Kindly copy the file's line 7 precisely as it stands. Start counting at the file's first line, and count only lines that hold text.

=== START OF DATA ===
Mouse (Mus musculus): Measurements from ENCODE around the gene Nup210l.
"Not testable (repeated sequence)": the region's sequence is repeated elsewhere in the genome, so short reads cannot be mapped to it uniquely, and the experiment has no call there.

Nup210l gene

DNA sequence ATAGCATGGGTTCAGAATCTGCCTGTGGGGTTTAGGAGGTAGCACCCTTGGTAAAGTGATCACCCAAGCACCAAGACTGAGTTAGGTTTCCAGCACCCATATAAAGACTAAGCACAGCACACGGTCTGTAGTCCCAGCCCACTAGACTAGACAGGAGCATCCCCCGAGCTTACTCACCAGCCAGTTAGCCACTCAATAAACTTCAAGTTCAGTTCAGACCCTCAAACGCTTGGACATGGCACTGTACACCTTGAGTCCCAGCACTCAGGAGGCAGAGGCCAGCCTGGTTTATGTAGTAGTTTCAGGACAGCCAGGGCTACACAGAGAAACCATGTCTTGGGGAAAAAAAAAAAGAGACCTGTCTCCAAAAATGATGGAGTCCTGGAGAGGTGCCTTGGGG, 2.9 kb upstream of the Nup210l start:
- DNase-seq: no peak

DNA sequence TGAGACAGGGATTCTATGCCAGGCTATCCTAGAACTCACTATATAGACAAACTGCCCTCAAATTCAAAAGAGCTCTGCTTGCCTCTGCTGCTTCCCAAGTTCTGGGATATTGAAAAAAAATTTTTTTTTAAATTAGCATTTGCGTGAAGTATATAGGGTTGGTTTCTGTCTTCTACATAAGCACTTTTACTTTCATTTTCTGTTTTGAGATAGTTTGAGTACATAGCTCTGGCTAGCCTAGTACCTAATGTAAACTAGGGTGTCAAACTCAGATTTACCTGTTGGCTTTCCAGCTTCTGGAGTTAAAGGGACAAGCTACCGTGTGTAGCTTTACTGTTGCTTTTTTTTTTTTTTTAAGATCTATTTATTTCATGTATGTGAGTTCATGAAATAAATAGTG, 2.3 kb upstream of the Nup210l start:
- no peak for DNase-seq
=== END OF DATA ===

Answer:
- no peak for DNase-seq